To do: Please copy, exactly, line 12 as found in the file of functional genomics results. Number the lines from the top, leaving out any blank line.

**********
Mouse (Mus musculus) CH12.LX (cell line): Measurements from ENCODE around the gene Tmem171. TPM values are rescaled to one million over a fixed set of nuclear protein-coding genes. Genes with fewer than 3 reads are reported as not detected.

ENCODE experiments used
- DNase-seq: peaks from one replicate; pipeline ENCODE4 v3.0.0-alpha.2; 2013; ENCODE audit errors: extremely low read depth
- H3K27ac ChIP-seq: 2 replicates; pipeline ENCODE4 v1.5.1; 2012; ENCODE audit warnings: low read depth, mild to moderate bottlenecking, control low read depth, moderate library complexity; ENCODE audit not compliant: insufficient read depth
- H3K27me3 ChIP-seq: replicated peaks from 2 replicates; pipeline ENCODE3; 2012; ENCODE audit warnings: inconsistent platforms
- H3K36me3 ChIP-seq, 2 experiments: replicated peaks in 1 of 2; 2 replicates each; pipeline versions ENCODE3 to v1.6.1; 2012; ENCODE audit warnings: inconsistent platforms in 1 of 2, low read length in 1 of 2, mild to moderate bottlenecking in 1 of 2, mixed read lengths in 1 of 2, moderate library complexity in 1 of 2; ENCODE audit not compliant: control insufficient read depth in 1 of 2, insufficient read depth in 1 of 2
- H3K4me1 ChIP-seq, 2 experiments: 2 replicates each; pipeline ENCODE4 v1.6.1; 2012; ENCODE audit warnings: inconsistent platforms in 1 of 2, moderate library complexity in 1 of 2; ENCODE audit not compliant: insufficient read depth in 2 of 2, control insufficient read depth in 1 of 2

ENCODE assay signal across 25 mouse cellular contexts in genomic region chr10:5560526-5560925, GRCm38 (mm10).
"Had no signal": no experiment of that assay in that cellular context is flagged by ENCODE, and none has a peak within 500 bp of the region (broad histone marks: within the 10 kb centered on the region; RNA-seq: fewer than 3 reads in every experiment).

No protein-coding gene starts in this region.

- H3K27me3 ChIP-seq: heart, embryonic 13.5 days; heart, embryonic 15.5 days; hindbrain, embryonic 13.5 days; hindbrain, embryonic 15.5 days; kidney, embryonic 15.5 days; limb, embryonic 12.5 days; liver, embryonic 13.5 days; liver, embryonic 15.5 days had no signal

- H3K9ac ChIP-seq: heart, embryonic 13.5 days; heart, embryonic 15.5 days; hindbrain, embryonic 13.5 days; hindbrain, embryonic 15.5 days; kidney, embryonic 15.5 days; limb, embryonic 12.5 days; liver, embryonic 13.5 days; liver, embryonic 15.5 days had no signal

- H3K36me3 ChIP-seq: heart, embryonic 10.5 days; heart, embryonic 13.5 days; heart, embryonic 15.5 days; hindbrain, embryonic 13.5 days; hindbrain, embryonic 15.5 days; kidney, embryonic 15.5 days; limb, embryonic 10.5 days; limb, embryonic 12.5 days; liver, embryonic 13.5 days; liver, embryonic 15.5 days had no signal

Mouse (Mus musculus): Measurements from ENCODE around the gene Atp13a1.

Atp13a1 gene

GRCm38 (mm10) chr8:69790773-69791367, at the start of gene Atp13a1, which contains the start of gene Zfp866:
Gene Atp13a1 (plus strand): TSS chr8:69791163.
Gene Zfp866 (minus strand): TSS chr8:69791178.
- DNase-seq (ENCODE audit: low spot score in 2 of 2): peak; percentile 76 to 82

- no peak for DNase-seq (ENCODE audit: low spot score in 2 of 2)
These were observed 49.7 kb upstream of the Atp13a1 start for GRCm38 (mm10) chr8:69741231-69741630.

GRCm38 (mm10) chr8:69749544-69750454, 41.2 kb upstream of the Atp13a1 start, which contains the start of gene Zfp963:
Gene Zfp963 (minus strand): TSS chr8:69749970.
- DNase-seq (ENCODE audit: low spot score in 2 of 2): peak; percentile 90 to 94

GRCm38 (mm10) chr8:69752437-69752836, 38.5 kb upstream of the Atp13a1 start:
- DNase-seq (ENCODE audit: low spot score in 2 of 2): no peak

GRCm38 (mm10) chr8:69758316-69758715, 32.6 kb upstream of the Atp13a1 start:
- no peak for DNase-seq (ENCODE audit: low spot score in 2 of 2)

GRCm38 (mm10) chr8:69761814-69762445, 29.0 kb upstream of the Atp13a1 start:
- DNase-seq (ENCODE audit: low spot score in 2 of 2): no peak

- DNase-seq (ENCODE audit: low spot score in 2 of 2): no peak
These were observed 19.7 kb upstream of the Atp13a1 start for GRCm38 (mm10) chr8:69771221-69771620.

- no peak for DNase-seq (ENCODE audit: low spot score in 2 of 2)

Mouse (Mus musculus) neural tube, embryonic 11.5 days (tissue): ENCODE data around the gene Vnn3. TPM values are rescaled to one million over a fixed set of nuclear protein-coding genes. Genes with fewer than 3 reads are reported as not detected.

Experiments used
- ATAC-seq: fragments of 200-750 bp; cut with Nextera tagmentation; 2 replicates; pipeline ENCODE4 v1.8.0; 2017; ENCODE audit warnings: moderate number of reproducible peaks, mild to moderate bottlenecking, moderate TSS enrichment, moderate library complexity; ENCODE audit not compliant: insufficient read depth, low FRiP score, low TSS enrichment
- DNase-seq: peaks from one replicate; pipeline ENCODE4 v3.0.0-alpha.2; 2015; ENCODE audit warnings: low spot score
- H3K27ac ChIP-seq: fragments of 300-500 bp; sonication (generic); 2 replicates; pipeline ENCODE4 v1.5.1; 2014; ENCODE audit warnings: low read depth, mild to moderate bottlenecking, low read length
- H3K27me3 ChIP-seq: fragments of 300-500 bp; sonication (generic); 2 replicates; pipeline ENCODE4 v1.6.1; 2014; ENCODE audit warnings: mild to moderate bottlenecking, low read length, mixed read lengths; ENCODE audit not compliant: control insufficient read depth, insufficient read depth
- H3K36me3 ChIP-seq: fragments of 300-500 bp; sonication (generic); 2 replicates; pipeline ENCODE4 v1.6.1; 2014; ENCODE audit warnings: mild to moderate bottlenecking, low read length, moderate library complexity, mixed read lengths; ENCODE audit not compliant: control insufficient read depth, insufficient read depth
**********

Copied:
- H3K9ac ChIP-seq: heart, embryonic 13.5 days; heart, embryonic 15.5 days; hindbrain, embryonic 13.5 days; hindbrain, embryonic 15.5 days; kidney, embryonic 15.5 days; limb, embryonic 12.5 days; liver, embryonic 13.5 days; liver, embryonic 15.5 days had no signal